7/13/2014 5:36 P.M. ET
Finch holds skills clinic at Jr. RBI Classic
Softball legend thrilled to help young athletes at All-Star FanFest
By Caitlin Swieca / MLB.com
MINNEAPOLIS -- The emcee was ready to wrap up the clinic, but Jennie Finch still had something to say. She was standing near the pitcher's mound of the diamond at Major League Baseball's T-Mobile All-Star FanFest, and behind her sat a group of girls from the Reviving Baseball in Inner Cities program who had just gone through a skills clinic with the softball legend.
"You guys have dreams, hopefully?" Finch said, turning to the girls sitting along the basepaths. "I dreamed of being a Major Leaguer. I wanted to be a Major League Baseball pitcher. As I got older, I started realizing, 'Wait, there's no women in the Major Leagues? How's this dream going to work?' You have no idea where your dreams will take you if you believe in yourself, make the sacrifices that you need to make and work hard. Don't let anybody tell you what you can't do, where you can't go."
Finch's words were apt for the group of youth, who had made the trip to Minneapolis to participate in the Jr. RBI Classic, a tournament for 11- and 12-year-olds during All-Star Week. In addition to the eight baseball teams participating, there were four softball teams, hailing from Austin, Texas; Little Rock, Ark.; Baltimore and Minnesota.
There were no tournament games on Sunday, but the athletes' morning was filled with a surprise clinic from the former Olympic gold medalist. Finch was an enthusiastic leader as she jumped from group to group, occasionally jumping in on drills and throwing soft toss. At the end, she did a pitching demonstration on the mound, giving the young players a chance to see one of the sport's all-time greats in action.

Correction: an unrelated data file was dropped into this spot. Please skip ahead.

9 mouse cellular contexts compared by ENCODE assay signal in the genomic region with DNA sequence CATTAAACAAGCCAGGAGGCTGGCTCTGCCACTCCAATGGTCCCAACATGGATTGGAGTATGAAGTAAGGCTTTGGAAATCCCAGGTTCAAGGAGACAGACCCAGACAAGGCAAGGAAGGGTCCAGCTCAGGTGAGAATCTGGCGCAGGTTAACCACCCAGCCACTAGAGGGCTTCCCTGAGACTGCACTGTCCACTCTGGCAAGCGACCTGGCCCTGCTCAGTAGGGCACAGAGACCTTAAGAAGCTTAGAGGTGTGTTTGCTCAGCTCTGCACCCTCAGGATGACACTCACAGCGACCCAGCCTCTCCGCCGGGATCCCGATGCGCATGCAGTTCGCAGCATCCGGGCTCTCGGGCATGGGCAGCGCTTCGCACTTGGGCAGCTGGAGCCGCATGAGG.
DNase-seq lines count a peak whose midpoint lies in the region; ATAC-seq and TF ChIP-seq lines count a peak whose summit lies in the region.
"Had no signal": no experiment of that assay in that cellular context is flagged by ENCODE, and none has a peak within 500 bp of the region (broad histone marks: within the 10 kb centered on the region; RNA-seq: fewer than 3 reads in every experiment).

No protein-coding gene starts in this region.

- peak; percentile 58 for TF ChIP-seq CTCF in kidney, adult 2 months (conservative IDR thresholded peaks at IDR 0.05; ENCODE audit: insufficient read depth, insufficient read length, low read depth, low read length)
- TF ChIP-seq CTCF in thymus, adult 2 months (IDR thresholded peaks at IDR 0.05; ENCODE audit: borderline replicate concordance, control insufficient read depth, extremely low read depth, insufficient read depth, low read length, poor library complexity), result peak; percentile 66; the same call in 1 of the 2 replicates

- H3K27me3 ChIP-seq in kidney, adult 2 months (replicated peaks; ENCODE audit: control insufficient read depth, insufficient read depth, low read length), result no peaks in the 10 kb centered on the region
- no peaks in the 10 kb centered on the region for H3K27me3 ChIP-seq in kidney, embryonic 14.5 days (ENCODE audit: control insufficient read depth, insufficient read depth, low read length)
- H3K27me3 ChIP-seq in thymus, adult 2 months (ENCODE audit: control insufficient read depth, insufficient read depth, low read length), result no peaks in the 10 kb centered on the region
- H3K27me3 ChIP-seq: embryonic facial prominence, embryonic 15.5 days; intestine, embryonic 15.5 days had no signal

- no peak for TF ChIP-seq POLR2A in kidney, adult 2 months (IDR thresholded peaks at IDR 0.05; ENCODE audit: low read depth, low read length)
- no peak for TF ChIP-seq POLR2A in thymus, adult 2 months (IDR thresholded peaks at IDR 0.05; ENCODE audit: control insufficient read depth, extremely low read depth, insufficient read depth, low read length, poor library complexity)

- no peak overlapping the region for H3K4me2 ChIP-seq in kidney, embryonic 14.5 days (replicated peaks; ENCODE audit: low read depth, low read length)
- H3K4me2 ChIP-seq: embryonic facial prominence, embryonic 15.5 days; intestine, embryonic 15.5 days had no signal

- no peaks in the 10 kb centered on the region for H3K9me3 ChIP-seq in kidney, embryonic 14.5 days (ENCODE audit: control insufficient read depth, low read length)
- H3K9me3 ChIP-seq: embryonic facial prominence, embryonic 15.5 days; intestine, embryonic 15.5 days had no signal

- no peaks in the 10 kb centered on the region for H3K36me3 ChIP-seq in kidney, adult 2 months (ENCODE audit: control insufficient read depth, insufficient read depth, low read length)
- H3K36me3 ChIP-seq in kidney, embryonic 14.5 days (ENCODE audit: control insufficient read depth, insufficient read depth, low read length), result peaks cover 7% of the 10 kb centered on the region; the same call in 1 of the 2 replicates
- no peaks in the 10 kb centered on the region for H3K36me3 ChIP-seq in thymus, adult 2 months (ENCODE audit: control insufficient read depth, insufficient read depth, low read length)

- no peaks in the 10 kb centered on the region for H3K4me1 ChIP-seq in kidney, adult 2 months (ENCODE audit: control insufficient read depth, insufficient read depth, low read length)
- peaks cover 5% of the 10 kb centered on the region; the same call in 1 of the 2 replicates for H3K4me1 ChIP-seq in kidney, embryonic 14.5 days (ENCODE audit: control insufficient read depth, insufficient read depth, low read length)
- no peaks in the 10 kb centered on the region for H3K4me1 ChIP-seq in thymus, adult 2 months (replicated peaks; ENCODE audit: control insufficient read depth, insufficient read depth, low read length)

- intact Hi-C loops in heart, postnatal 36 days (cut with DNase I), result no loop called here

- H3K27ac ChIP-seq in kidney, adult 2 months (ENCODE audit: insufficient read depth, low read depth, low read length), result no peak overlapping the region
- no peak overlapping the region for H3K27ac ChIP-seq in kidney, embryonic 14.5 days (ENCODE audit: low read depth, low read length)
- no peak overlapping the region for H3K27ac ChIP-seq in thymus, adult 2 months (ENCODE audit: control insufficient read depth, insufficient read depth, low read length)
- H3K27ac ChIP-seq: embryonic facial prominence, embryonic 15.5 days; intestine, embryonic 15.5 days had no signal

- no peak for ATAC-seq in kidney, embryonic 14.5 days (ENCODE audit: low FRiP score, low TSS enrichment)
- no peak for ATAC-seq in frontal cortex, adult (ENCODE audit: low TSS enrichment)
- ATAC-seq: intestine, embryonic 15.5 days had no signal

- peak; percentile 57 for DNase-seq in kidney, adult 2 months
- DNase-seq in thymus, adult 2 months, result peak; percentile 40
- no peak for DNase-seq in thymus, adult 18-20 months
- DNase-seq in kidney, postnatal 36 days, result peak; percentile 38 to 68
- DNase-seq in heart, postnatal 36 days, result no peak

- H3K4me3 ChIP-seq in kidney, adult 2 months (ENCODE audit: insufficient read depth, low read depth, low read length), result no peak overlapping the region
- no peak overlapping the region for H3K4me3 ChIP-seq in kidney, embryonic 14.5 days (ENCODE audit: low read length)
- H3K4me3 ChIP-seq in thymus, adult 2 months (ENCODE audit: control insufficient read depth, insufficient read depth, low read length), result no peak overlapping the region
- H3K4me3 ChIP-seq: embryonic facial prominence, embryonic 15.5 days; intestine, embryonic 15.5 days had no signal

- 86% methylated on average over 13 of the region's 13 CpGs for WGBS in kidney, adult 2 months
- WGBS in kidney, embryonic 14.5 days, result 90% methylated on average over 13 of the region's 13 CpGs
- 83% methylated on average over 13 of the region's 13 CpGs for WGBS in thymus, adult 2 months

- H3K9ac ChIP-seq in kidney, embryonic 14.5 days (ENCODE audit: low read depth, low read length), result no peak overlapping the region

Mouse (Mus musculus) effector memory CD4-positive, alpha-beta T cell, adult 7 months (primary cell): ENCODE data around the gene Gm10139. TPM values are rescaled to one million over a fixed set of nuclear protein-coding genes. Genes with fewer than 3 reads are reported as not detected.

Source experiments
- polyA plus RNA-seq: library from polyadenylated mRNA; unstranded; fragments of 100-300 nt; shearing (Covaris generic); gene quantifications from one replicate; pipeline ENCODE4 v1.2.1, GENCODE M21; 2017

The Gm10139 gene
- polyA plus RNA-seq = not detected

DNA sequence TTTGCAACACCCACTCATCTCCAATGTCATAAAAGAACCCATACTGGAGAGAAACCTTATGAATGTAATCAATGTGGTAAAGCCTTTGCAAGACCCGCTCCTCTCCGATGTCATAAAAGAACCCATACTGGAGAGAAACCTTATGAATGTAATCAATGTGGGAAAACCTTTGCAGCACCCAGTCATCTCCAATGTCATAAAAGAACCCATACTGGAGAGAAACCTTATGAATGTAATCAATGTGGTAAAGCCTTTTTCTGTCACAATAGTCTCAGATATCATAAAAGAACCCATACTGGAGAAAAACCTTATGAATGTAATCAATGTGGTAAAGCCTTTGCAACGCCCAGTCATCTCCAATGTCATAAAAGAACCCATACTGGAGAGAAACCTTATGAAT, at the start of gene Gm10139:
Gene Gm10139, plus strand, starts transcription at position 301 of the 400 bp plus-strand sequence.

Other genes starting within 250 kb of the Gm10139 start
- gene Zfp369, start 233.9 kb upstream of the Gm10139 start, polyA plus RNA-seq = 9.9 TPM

"For me, softball's one thing, and the fundamentals of the game, I love teaching that," Finch said after the clinic. "More importantly, it's those life lessons I've been able to learn, and that's what I want them to know. With them, off the field and into the classroom and into their home life, it's just about believing in yourself and making the right decisions and having dreams and going for it."
Finch, who retired from competition in 2010, regularly runs fundamentals camps for young softball players, but Sunday's clinic was special, she said, because she was able to meet athletes from underserved communities.
"I mean, their eyes are just filled with joy and excitement to be here," Finch said. "Just to give them dreams and goals and let them know that anything is possible if you want it bad enough. It's always great to be on the field, especially with those kids who may not have the opportunity to go to a Major League Baseball game every night, where they can just come here and feel like superstars for the weekend."
Though the athletes may have been tired from their nonstop activities -- which included playing in games, participating in charity events and socializing with other teams -- they looked thrilled to brush shoulders with a softball legend.
"I think they found out [Finch was coming] today, and it was a surprise," said Maria Ortega, a coach for RBI Austin. "They're excited. We're from Austin, so our favorite person is [former Texas pitcher] Cat Osterman, of course. But we love it. She's an Olympian. Can't go wrong there."
And other than the two-foot height difference, Finch looked just like one of the kids as she romped around the diamond.
"Nothing's better than being on the field with other young girls," Finch said. "I remember it was like yesterday -- it wasn't yesterday, it's been a long time -- but I still feel like it was yesterday that I was on the field, dreaming of doing things like this and playing college softball and playing beyond. This game's given me so much. It's my love. I'm blessed to be able to give some of it back."
Caitlin Swieca is an associate reporter for MLB.com. This story was not subject to the approval of Major League Baseball or its clubs.